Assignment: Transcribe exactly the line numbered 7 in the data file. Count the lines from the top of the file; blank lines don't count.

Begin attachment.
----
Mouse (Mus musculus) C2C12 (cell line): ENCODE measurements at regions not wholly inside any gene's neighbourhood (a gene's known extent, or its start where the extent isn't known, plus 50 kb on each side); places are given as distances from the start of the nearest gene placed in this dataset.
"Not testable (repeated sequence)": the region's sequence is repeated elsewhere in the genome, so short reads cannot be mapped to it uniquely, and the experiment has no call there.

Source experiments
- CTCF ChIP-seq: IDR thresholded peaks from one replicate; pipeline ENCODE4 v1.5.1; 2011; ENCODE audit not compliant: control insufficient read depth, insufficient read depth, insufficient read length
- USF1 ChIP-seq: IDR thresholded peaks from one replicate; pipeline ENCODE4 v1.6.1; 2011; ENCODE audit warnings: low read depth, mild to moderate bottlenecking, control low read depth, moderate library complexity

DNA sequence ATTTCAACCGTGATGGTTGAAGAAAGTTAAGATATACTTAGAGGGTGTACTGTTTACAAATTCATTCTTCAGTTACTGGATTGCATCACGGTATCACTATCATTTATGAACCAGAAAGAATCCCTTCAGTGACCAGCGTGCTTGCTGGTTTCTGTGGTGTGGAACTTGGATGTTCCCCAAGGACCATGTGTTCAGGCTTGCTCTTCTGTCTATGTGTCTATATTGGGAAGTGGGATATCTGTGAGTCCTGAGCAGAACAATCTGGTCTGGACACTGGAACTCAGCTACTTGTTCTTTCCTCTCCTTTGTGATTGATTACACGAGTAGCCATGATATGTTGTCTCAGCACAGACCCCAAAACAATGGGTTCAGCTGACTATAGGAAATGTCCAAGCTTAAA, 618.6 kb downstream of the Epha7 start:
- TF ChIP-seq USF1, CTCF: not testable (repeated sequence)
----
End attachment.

- TF ChIP-seq USF1, CTCF: not testable (repeated sequence)